Shell Oil spent $4 billion exploring for oil off the coast of Alaska including $2.2 billion to purchase rights from the United States government. They found 27 billion barrels of oil. Obama’s EPA, however, has denied Shell the right to drill. Why? Their environmental assessment did not include CO2 emitted from an ice breaking vessel. Seriously.
The EPA’s appeals board ruled that Shell had not taken into consideration emissions from an ice-breaking vessel when calculating overall greenhouse gas emissions from the project. Environmental groups were thrilled by the ruling.
“What the modeling showed was in communities like Kaktovik, Shell’s drilling would increase air pollution levels close to air quality standards,” said Eric Grafe, Earthjustice’s lead attorney on the case. Earthjustice was joined by Center for Biological Diversity and the Alaska Wilderness League in challenging the air permits.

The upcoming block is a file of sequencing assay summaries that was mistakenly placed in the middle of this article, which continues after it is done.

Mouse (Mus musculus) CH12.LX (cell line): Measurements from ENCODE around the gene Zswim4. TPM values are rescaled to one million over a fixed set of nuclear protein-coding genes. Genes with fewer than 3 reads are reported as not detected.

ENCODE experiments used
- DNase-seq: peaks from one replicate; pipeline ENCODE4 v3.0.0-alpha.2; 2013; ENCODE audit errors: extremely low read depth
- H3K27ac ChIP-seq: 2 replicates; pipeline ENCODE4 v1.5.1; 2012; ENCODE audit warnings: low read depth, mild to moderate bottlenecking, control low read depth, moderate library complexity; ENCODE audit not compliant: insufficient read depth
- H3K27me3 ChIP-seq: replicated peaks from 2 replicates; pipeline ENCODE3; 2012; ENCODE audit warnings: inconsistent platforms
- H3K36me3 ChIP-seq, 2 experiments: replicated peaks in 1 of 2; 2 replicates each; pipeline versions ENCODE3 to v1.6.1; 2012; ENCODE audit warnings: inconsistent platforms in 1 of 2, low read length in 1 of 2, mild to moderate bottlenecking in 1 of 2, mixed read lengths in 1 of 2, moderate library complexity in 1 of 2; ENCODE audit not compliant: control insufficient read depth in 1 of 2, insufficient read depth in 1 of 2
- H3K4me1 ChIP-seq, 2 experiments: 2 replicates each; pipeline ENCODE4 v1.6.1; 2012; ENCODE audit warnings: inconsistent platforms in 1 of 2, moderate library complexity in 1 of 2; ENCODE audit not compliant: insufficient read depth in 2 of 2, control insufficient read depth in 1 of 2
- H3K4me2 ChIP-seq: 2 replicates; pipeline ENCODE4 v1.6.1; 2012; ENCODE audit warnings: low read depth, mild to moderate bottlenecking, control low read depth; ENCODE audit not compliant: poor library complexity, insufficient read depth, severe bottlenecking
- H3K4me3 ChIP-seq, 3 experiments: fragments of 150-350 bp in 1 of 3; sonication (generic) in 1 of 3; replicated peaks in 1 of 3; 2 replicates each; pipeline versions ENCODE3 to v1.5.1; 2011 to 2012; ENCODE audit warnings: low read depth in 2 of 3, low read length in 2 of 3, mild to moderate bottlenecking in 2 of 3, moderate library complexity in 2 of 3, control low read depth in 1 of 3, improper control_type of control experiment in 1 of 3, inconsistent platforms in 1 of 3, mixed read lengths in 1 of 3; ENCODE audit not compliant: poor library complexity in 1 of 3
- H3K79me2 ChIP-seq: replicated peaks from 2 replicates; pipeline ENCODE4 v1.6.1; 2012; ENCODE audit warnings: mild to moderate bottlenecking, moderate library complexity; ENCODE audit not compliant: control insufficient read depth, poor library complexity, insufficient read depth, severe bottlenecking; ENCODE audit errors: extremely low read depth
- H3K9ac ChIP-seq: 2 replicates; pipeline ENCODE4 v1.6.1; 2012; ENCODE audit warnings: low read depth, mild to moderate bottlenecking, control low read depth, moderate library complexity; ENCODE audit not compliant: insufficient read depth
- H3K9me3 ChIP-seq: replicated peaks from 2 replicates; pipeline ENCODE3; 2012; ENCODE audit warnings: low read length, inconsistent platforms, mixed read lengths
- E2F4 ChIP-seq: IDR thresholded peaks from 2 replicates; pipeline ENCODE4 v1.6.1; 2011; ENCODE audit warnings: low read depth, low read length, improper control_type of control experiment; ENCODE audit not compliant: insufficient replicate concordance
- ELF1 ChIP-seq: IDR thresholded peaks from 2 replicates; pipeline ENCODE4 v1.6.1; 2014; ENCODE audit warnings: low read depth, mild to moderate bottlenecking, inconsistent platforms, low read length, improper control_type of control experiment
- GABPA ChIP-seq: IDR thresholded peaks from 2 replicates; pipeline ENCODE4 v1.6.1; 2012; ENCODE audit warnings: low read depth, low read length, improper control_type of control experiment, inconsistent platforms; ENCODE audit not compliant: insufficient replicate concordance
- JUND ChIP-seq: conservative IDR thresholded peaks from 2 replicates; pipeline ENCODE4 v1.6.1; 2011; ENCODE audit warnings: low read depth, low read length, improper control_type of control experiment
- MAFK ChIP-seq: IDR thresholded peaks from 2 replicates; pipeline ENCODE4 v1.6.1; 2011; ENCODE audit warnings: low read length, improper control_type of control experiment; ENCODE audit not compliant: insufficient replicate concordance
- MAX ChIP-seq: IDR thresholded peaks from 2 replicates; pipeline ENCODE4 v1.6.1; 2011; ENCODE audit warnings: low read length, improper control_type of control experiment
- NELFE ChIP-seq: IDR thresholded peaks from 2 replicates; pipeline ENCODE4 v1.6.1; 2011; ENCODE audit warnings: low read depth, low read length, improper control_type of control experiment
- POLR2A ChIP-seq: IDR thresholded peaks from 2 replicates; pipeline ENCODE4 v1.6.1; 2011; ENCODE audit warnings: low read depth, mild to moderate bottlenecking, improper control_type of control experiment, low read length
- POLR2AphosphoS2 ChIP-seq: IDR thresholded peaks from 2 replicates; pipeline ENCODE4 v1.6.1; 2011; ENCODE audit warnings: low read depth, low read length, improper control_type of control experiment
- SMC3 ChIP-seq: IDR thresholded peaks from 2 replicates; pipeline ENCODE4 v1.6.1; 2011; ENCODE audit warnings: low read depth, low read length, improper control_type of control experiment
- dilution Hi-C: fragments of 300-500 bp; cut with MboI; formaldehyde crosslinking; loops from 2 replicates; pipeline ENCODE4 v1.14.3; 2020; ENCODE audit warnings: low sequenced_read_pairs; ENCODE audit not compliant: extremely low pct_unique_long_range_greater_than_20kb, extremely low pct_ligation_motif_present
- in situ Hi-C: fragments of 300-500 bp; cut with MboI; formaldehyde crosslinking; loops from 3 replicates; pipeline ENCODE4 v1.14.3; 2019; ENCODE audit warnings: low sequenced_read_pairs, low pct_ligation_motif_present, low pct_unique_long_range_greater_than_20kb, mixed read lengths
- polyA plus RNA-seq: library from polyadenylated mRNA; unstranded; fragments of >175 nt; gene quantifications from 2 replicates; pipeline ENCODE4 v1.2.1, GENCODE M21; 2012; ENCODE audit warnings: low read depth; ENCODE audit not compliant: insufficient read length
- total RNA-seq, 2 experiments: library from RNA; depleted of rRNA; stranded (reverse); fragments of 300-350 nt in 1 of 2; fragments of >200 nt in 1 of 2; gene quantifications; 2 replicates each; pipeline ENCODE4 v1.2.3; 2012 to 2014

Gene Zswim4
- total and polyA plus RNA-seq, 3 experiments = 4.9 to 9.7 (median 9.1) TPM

At stake is an estimated 27 billion barrels of oil. That’s how much the U. S. Geological Survey believes is in the U.S. portion of the Arctic Ocean. For perspective, that represents two and a half times more oil than has flowed down the Trans Alaska pipeline throughout its 30-year history.
This was almost certainly approved by the White House and is certainly not because of C02 emitted by a single ice breaker. It has everything to do with this.